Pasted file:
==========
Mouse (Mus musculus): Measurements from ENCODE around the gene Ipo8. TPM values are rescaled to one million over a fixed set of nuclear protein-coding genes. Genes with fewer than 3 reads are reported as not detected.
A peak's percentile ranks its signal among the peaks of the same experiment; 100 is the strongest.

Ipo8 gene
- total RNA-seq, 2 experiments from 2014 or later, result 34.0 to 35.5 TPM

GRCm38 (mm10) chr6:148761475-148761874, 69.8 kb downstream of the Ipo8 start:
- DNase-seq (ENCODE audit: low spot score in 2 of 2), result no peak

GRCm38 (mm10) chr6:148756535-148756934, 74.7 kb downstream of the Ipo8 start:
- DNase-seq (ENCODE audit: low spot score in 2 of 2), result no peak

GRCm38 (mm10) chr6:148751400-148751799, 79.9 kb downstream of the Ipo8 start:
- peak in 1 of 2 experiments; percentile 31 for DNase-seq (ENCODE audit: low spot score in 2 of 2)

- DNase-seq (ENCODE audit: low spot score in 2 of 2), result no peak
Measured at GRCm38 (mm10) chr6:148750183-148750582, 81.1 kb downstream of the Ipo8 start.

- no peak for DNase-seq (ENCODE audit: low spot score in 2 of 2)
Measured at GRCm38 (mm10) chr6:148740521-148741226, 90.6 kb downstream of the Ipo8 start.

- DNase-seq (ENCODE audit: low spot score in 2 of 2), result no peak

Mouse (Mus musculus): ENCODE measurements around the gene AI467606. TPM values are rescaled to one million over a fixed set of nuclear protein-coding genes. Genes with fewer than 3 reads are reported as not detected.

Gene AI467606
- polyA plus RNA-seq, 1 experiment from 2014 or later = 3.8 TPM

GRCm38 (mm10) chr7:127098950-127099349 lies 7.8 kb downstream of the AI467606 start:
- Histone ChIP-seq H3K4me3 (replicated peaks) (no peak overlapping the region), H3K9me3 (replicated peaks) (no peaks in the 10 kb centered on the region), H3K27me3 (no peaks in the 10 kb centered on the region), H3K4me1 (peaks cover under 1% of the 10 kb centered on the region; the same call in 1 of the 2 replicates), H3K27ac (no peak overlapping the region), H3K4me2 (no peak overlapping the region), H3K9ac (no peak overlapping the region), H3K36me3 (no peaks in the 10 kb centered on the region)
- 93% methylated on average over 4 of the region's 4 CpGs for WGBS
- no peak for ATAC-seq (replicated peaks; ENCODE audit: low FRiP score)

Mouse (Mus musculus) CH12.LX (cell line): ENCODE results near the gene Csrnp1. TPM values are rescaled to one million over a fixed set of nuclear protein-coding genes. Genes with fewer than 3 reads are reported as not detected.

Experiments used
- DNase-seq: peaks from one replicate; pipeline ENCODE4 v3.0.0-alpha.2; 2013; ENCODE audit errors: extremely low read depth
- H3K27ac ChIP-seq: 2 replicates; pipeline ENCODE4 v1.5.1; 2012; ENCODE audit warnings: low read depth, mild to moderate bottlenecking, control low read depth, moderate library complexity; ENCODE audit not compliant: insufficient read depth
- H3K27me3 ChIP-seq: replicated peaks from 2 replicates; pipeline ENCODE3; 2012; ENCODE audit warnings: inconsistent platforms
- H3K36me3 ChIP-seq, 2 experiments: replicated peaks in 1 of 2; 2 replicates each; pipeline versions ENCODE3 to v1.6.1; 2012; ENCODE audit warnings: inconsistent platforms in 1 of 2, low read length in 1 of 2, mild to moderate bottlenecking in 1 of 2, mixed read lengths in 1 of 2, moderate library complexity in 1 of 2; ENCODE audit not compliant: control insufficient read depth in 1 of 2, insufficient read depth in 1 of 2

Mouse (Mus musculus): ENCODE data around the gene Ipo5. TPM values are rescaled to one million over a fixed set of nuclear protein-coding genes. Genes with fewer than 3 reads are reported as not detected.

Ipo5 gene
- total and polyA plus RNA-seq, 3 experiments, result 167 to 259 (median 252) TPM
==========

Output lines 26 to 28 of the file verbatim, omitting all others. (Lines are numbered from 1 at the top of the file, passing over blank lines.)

- H3K27ac ChIP-seq: 2 replicates; pipeline ENCODE4 v1.5.1; 2012; ENCODE audit warnings: low read depth, mild to moderate bottlenecking, control low read depth, moderate library complexity; ENCODE audit not compliant: insufficient read depth
- H3K27me3 ChIP-seq: replicated peaks from 2 replicates; pipeline ENCODE3; 2012; ENCODE audit warnings: inconsistent platforms
- H3K36me3 ChIP-seq, 2 experiments: replicated peaks in 1 of 2; 2 replicates each; pipeline versions ENCODE3 to v1.6.1; 2012; ENCODE audit warnings: inconsistent platforms in 1 of 2, low read length in 1 of 2, mild to moderate bottlenecking in 1 of 2, mixed read lengths in 1 of 2, moderate library complexity in 1 of 2; ENCODE audit not compliant: control insufficient read depth in 1 of 2, insufficient read depth in 1 of 2